Over the years since the publications of Fountainhead and Atlas Shrugged, Ayn Rand has attracted a legion of admirers, including Alan Greenspan, the Heritage Foundation and the Cato Institute. Most recently, Congressmen Paul Ryan and Ron Paul, and the latter's son, Senator Rand Paul, have expressed appreciation for Ayn Rand's vision in which she extolled unbridled selfishness and condemned altruism as a misguided instinct. Given the legacy of John Locke's antisocial individualism in this country, the gospel of selfishness has enjoyed a long and venerable history long before "Objectivism" was touted as something new and fashionable. Particularly during times of economic crises when,a s now, the social fabric has begun to fray, the advocates of selfishness have regularly reappeared to peddle their political philosophy as a nostrum that they claim will cure all that ails the country's body politic.
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Selfishness, however, can only be endorsed as a panacea by those who are oblivious to the economic and political evidence from American history and contemporary events. The grim news from the current Great Recession has, for example, once again confirmed one of the central paradoxes of the political philosophy of individualism as it plays out in the liberal democracy of the United States: the inability of that ideology to reconcile the tension between the pursuit of self-interest and equality. If self-interest, as expressed in the pursuit and acquisition of property, is a natural right, as John Locke held, since "God gave it to the use of the industrious and the rational (and labour was to be his title to it)" and the primary role of government is the protection of that property, isn't it inevitable that, over the span of generations, because of the complicity of not protecting such inheritances, and because of social and genetic distinctions among "the industrious and the rational" and those who are not, these inequalities increase?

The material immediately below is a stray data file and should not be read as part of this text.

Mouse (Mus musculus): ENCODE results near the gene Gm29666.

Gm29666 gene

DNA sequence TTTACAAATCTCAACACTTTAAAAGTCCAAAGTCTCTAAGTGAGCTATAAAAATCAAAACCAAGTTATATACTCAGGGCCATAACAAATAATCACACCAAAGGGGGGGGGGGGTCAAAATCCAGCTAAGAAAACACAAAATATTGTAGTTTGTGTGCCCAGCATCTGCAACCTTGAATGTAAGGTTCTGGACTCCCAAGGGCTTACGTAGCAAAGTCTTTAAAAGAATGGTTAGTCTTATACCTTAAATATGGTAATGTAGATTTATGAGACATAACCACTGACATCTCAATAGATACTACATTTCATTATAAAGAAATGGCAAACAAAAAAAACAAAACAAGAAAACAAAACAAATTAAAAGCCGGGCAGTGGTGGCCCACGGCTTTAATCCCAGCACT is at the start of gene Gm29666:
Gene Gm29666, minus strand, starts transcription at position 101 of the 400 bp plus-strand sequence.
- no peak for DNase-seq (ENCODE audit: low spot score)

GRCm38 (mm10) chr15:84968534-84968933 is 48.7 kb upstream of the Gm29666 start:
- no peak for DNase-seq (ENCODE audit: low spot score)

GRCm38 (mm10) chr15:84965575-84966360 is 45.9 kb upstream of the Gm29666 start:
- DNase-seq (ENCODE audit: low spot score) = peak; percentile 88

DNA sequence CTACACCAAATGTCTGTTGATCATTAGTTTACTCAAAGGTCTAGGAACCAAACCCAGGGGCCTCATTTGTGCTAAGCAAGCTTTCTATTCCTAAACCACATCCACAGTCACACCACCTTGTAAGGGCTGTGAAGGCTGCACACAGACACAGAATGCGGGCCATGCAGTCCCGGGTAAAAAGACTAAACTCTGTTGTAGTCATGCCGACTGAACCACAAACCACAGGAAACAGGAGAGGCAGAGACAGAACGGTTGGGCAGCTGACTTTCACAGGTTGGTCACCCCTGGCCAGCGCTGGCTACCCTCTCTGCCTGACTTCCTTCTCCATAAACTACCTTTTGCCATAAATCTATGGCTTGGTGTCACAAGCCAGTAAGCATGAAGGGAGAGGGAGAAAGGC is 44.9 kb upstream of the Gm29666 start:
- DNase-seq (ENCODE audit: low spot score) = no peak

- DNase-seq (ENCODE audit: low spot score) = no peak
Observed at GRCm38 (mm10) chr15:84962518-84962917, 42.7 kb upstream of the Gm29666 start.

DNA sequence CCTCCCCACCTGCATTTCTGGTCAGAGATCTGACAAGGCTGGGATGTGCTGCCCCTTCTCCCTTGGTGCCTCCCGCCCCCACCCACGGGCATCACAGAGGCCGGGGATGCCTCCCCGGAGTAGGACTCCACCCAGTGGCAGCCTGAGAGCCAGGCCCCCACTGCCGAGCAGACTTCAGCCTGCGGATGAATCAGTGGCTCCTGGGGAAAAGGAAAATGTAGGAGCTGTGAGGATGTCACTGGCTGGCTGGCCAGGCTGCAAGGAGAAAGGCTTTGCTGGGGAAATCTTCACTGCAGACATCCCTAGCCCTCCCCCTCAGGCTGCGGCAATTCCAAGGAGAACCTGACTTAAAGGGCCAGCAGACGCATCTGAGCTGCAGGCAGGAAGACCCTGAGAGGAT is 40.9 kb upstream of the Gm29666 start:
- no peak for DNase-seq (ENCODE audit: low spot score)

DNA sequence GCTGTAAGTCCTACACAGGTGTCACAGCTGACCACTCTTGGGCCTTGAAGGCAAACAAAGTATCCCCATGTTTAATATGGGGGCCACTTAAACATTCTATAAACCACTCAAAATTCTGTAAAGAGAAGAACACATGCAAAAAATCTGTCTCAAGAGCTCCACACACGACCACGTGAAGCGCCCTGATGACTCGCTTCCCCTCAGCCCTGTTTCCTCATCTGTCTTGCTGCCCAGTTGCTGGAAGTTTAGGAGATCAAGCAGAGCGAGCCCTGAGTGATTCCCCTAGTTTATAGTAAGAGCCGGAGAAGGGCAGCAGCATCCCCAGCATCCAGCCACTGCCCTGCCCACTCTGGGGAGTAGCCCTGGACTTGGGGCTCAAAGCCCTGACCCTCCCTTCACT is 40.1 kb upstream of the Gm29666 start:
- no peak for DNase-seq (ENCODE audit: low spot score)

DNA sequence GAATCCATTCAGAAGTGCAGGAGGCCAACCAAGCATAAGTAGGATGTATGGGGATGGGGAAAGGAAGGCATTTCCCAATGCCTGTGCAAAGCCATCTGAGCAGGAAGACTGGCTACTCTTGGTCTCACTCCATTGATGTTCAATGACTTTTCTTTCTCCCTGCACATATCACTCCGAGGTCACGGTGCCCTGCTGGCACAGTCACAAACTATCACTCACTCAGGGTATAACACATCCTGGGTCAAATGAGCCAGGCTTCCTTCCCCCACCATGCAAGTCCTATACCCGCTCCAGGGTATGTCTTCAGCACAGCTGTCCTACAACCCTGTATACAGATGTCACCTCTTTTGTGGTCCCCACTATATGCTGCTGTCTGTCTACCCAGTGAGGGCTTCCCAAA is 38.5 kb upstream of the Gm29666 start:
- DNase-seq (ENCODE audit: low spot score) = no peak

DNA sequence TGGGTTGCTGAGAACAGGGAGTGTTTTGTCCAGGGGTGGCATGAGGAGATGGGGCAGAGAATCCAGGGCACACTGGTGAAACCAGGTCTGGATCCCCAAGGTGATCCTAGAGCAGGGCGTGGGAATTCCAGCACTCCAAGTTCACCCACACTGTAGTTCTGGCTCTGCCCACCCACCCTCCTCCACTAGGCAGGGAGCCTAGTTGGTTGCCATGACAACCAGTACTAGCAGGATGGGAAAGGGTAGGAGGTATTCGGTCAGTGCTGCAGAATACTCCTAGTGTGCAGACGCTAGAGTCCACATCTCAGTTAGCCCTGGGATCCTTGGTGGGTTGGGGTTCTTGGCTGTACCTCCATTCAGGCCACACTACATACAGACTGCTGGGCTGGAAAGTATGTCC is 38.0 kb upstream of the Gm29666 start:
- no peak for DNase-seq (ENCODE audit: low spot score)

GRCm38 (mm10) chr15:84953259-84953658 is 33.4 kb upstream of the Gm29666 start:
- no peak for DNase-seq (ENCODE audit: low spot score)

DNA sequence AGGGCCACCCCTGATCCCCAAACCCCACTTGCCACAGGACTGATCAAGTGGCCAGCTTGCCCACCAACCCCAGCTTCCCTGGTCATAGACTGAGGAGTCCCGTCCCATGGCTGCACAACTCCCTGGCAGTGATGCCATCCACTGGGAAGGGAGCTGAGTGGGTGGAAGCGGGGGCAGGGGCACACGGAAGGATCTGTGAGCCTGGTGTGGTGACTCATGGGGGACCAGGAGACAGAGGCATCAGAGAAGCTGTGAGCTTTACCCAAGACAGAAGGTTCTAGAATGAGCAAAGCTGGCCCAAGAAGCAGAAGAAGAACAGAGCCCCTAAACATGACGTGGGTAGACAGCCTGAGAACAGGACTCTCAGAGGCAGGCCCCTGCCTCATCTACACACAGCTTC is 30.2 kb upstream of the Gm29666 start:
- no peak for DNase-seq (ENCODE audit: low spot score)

Isn't the pursuit of self-interest by individuals, each of whom is in competition with all others, self-defeating? Doesn't unfettered competition often have deleterious effects upon the public interest? Isn't it an economic fact of life that, in a market economy, individual actors--whether human beings, corporations or governmental units--seek to maximize their advantages and to minimize their risks in a capitalist economy?
Isn't it also true that, when each actor "hunkers down" during an economic crisis, the self-replicating behavior--as reflected in job losses, withdrawal of investment and the collapse of consumer demand--ripples through the economy to the detriment of all but the few most fortunate? Doesn't that behavior then exacerbate the very problems that individual actors seek to inoculate themselves against, the public consequences of their behavior be damned? At that point, doesn't Garrett Hardin's famous essay on the "Tragedy of the Commons" become, rather than a parable, an empirical reality?
The magnitude and the duration of each economic crisis raises other questions which liberal ideology--and its economic expression, market capitalism--cannot answer. Of what value is the meaning of individualism to most individuals if, in the competitive roulette of "survival of the fittest," the fit and the victors increasingly number only a few, while a significant number of the population are vanquished or declared to be unfit? Doesn't even Locke's concept of negative freedom--because it does not provide for an economic underpinning--become, especially in times of economic misery, a platitude or a meaningless abstraction?
The almost universal acceptance of Locke's vision of social and economic reality has nearly destroyed our capacity to think beyond the world as it is. As Paul Krugman observed in his book, The Return of Depression Economics and the Crisis of 2008, the demise of the Soviet Union, and with it, the socialist vision, has left the liberal project triumphant and destroyed our capacity to imagine "a plausible alternative": "For the first time since 1917, then, we live in a world in which property rights and free markets are viewed as fundamental principles, not as grudging expedients; where the unpleasant aspects of a market system--inequality, unemployment, injustice--are accepted as facts of life..."
Given the increasing economic inequality, one must then be concerned about the kind of America that will exist in next few decades. Will we remain a modern industrial democracy, or will we become a third-world country? Will American culture descend into the kind of savage ethos described by Anthony Burgess in his book, A Clockwork Orange? Is it possible that Hobbes' nightmare vision of a liberal dystopia in which the life or man is "solitary, poore, nasty, brutish and short" could become a reality? In such a scenario, wouldn't Locke's preference for limited government inevitably surrender to Hobbes's absolutist government?